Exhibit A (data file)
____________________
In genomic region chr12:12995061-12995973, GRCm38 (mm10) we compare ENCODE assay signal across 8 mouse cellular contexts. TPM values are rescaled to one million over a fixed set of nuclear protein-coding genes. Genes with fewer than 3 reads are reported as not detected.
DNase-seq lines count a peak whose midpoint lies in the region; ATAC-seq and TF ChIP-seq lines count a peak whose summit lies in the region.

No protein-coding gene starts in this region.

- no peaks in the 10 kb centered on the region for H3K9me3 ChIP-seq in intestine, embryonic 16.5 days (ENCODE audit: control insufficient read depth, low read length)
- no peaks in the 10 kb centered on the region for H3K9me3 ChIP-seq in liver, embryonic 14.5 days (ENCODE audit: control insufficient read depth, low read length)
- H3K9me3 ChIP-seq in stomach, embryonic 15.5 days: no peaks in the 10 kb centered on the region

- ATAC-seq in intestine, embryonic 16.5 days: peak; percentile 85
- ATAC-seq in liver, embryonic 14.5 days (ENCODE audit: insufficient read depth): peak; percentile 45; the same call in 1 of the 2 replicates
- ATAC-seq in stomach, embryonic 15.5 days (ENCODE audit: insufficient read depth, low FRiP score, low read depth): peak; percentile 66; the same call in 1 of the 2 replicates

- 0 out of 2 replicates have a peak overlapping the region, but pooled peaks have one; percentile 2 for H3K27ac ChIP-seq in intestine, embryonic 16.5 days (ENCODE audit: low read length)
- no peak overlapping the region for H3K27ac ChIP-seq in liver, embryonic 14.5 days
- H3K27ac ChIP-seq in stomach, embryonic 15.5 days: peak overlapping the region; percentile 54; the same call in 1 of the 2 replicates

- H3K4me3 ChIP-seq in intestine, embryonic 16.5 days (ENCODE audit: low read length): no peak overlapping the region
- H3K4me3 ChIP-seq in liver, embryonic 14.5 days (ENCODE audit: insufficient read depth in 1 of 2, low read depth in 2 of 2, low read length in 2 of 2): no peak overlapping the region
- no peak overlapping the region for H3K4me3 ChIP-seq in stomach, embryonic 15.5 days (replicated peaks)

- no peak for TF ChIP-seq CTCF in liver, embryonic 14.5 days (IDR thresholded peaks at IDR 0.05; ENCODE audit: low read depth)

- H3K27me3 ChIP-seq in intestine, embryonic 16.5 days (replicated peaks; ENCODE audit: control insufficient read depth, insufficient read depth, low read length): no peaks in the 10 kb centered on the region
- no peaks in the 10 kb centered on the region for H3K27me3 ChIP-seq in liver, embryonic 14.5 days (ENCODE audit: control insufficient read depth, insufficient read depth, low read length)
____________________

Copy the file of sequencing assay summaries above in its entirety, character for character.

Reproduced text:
In genomic region chr12:12995061-12995973, GRCm38 (mm10) we compare ENCODE assay signal across 8 mouse cellular contexts. TPM values are rescaled to one million over a fixed set of nuclear protein-coding genes. Genes with fewer than 3 reads are reported as not detected.
DNase-seq lines count a peak whose midpoint lies in the region; ATAC-seq and TF ChIP-seq lines count a peak whose summit lies in the region.

No protein-coding gene starts in this region.

- no peaks in the 10 kb centered on the region for H3K9me3 ChIP-seq in intestine, embryonic 16.5 days (ENCODE audit: control insufficient read depth, low read length)
- no peaks in the 10 kb centered on the region for H3K9me3 ChIP-seq in liver, embryonic 14.5 days (ENCODE audit: control insufficient read depth, low read length)
- H3K9me3 ChIP-seq in stomach, embryonic 15.5 days: no peaks in the 10 kb centered on the region

- ATAC-seq in intestine, embryonic 16.5 days: peak; percentile 85
- ATAC-seq in liver, embryonic 14.5 days (ENCODE audit: insufficient read depth): peak; percentile 45; the same call in 1 of the 2 replicates
- ATAC-seq in stomach, embryonic 15.5 days (ENCODE audit: insufficient read depth, low FRiP score, low read depth): peak; percentile 66; the same call in 1 of the 2 replicates

- 0 out of 2 replicates have a peak overlapping the region, but pooled peaks have one; percentile 2 for H3K27ac ChIP-seq in intestine, embryonic 16.5 days (ENCODE audit: low read length)
- no peak overlapping the region for H3K27ac ChIP-seq in liver, embryonic 14.5 days
- H3K27ac ChIP-seq in stomach, embryonic 15.5 days: peak overlapping the region; percentile 54; the same call in 1 of the 2 replicates

- H3K4me3 ChIP-seq in intestine, embryonic 16.5 days (ENCODE audit: low read length): no peak overlapping the region
- H3K4me3 ChIP-seq in liver, embryonic 14.5 days (ENCODE audit: insufficient read depth in 1 of 2, low read depth in 2 of 2, low read length in 2 of 2): no peak overlapping the region
- no peak overlapping the region for H3K4me3 ChIP-seq in stomach, embryonic 15.5 days (replicated peaks)

- no peak for TF ChIP-seq CTCF in liver, embryonic 14.5 days (IDR thresholded peaks at IDR 0.05; ENCODE audit: low read depth)

- H3K27me3 ChIP-seq in intestine, embryonic 16.5 days (replicated peaks; ENCODE audit: control insufficient read depth, insufficient read depth, low read length): no peaks in the 10 kb centered on the region
- no peaks in the 10 kb centered on the region for H3K27me3 ChIP-seq in liver, embryonic 14.5 days (ENCODE audit: control insufficient read depth, insufficient read depth, low read length)